Against the backdrop of the growing adverse ratio of claims to premium many insurers are looking at increasing premium especially on special risks while deploying more energy towards growing premium income.
Managing Director of Law Union and Rock, Mr. Jide Orimolade said, “We are conversant with the recent floods in some parts of the country. So in terms of flood and fire insurance, the rate we can give to somebody at Magodo (Lagos suburb) for fire and special perils is not the same rate for someone in Victoria Island, Lagos. For flood risk, we are very dynamic in terms of the rate we offer.”
Orimolade said that his company is targeting a 50 per cent increase in premium by year end.
Chairman of Nigerian Insurers Association, Mr. Eddie Efekoha said that with the level of claims paid out to insured victims of the flood, especially in the Lekki area, premium rate for that area will definitely edge higher during renewals.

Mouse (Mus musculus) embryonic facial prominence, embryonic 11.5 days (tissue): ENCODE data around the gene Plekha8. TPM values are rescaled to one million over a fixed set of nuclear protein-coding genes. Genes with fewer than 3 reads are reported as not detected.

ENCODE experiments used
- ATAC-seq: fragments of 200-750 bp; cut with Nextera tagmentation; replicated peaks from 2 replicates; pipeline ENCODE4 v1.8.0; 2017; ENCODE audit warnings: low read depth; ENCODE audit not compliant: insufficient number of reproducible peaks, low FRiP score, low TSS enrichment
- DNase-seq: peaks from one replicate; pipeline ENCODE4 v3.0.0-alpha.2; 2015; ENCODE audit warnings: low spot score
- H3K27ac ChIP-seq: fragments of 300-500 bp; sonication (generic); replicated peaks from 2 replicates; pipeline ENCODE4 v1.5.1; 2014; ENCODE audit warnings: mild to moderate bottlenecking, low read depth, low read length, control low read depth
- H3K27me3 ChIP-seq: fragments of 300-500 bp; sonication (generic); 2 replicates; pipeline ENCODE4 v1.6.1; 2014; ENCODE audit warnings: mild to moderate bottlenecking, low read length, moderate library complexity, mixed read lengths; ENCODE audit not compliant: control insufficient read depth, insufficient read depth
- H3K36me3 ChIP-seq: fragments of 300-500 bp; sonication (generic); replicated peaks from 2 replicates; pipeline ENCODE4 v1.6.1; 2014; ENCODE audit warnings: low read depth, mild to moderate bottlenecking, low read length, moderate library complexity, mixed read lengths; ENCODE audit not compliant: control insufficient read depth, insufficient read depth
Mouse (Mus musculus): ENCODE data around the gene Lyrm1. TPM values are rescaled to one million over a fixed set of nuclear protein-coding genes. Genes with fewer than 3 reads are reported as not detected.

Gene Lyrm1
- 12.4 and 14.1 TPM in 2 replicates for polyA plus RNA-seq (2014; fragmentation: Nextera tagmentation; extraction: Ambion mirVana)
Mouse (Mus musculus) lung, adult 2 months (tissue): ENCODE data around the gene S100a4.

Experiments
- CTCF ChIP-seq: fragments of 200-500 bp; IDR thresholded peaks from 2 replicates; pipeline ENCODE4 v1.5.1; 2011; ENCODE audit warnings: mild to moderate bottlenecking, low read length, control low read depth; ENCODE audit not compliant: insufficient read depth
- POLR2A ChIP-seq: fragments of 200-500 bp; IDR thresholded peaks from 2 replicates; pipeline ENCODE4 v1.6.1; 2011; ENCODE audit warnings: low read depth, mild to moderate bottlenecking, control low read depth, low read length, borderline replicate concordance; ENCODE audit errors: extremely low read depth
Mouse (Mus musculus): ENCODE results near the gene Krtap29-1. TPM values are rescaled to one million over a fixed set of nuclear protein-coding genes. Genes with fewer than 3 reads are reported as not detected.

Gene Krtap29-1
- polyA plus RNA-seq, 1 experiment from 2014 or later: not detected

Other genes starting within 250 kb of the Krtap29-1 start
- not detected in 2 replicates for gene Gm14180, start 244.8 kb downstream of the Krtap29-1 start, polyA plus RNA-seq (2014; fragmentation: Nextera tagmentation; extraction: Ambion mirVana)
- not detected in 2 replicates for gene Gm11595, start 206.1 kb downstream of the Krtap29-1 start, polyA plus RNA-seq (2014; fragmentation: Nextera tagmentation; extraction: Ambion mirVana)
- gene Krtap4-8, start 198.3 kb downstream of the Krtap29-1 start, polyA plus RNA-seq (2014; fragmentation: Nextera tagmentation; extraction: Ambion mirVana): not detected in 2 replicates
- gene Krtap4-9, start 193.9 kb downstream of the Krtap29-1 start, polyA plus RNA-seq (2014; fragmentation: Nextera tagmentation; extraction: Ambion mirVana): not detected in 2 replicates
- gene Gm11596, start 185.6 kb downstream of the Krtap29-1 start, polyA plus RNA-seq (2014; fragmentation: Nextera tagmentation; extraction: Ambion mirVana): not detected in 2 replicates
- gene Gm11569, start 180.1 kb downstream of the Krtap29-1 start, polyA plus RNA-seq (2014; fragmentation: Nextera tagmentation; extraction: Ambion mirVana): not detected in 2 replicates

“Having paid so much as claims for Lekki flood, it will not make business sense to charge the same rate during renewals,” he said.
Efekoha said that flood insurance being an extension of fire cover, most insurance companies before now offer the cover for free, especially in areas not prone to flood.
Meanwhile despite the huge claims paid so far, some operators are still optimistic that the rest of the year will be better.